Also, when I went to the Social Security office, I found out that I'll be getting $24 less than what I was getting in SSI.  Strange, because I'm actually paying more rent here.  Again, all of these things are temporary, so it's ok.

As for Broward General Medical Center, where I'll be having my transplant, I've already touched base with them.  I didn't expect what was told to me, however.  There's a number of tests that are required for me to get, unnecessary tests, if you ask me.  The biggest one, is a Colonoscopy.  It's required by FL law that I have these tests done.  I've already had an Endoscopy, in February of 2010, which is sufficient for the hospital here.  They've been faxed a phone book sized papers which contain all of my medical records.  A few were missing, but they were quickly faxed over.  I also need a CAT Scan & a Mammogram.  What's so surprising to me is that I'm so accustomed to hearing this kind of news, having to take very invasive tests.  But, I've never had a Colonoscopy before & I was hoping for it to stay that way.  But I've came too far now to back out over something as minor as a test.

So, I was thrown a little curveball, but it's only setting me back a week.  My FL Medicaid won't be active until June 1st.  That's how Medicaid usually works, on a month to month basis.  That means that I must wait until June 1st to get the Medicaid approvals for the Colonoscopy, Mammogram and CAT Scan.  I also need to have blood drawn, and an ultrasound.  They cannot submit the approval until I'm Medicaid active.  It takes about 1-2 days to get the approval, and once the approval is in (most likely by June 2nd or 3rd), I can schedule these appointments.  They will expidite the appointments for me, and, realistically, I should expect to be listed in 3 weeks (sometime around June 14th).  I was hoping to be listed sooner, but it's not that big of a set-back.

I've already received my Medicaid & food stamp EBT cards, which is something that other people wait months for.  Once I'm listed at Broward General Medical Center, that's when the time starts.  Like I've said in previous entries, the wait time here is very short, hence the reason that I'm here.  It'll probably be a month, maybe less.  However, it could take up to 6 months, although I was told that people never wait that long.  A few good things are on my side, however.  Such as (& it may sound cruel, but this is the way it works) the 4th of July is coming up and there's a lot of fatalities from car accidents here during that time.  There's also boating accidents, and other ways that people meet their unfortunate early demise.  But they're giving the gift of life to so many other people.  That's priceless, and speaking for myself, I think there's no better way to honor a loved ones death by donating their organs to those who would die without them.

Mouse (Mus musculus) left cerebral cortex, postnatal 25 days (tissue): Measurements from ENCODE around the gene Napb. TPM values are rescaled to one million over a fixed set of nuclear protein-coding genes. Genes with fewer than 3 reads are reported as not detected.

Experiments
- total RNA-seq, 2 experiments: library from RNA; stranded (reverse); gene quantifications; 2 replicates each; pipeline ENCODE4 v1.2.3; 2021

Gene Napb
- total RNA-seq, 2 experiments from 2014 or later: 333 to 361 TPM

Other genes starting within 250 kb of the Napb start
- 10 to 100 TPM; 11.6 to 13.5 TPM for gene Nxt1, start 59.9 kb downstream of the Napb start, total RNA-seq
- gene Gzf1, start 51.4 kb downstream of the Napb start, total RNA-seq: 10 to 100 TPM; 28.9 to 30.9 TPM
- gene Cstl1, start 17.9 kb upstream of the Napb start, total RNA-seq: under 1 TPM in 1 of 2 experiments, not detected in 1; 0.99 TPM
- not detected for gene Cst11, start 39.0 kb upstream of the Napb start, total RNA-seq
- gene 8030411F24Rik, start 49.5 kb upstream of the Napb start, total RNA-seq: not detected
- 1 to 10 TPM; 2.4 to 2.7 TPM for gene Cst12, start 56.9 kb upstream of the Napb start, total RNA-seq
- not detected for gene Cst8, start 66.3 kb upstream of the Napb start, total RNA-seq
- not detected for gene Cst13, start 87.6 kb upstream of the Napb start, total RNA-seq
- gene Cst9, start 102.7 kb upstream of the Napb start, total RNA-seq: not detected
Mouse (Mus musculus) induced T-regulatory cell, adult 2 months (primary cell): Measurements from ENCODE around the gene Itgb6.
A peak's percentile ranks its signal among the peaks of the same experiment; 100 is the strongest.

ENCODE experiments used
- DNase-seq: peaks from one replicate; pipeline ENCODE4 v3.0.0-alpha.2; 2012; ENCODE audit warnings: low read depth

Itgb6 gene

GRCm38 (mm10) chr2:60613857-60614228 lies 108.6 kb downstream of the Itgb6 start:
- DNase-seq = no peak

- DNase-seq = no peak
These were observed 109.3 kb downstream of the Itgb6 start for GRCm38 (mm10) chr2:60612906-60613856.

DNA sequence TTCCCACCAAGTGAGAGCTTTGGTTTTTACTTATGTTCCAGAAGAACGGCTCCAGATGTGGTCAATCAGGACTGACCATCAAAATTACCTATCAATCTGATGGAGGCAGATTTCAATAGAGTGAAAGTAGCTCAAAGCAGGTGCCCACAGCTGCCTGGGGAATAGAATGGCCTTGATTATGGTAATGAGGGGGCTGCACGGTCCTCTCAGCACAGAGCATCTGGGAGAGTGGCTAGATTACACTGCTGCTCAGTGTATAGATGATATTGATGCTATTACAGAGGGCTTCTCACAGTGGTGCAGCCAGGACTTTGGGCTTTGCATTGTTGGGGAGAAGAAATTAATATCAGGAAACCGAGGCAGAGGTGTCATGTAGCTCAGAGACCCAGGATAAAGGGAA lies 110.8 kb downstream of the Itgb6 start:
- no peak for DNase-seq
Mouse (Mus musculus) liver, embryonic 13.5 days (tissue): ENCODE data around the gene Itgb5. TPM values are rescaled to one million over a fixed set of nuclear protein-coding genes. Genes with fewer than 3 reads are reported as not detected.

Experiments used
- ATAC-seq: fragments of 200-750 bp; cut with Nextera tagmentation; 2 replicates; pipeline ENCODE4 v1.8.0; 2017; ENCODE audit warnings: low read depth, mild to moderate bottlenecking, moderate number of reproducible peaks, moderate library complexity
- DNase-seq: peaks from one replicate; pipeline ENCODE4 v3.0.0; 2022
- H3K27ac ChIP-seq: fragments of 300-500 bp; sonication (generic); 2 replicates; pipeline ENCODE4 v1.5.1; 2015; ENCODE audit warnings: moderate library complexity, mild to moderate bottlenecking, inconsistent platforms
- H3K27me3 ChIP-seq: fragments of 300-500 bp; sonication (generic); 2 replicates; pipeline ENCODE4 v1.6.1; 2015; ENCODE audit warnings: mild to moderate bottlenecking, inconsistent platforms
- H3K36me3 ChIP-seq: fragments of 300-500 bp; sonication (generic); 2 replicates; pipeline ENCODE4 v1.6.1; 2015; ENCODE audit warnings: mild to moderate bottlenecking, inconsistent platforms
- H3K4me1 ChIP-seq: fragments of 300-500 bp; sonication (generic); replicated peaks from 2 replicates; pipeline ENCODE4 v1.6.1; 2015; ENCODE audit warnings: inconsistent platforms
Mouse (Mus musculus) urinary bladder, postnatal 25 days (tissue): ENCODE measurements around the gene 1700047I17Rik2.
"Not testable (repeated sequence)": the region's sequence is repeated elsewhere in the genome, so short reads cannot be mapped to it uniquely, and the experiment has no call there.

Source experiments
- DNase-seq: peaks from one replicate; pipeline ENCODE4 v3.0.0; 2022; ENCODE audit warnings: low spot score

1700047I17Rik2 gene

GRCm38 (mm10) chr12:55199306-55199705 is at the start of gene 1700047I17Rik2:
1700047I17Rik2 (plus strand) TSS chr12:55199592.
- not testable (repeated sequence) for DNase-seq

When I first arrived here, I was very distraught.  I just felt so out of place here & the reality of the situation really hit me hard.  It's finally going to happen.  I'm getting my liver transplant that I've been waiting 6 years for.  My life is going to change in ways that I would never be able to anticipate.  I just want this over with, and I feel like I'm in commando mode.  Just going through the motions to get this done & live a life that I'd like to live, free of liver disease.

I know I said I was going to keep this brief, but there's so much that I've been feeling, and so much has happened, that I just had to get it out of me.  Yes, I'm scared (which is a questions that I've been asked many times), but I'd also feel relieved once I'm post-op.

I think when I first got here, I was feeling very homesick & lonely, too.  My family & friends have mailed out birthday presents (my birthday is tomorrow, and I'm going on a charter boat to fish.  They have huge fish here, and of many different variety), and I've mailed out postcards to some friends & family members.  My boyfriend already bought his plane ticket for June 8th-15th & I can't wait until he gets here!  Also, my son & his father are coming down for his birthday, July 1st.  There's a grill here that works great, as well as a pool, so I'm pretty sure that he'll have a lot of fun when he gets here.  Friends & family is all I got right now & it's all I need.  I need the support of my friends & family right now more than ever.

I'm going to end it here, and as of right now, my internet access is pretty limited (I've been using my Android phone & it's really proven to be a life-saver), but I also won a laptop on Ebay for a great price!  It's expected to arrive between June 2-4th.  Once I get that, I'll write a new blog entry.

I'd just like to take a moment to thank everyone who's helped me through these hard times.  Your love & steadfast support has been vital to me, and I appreciate it more than words can say.  Till next time...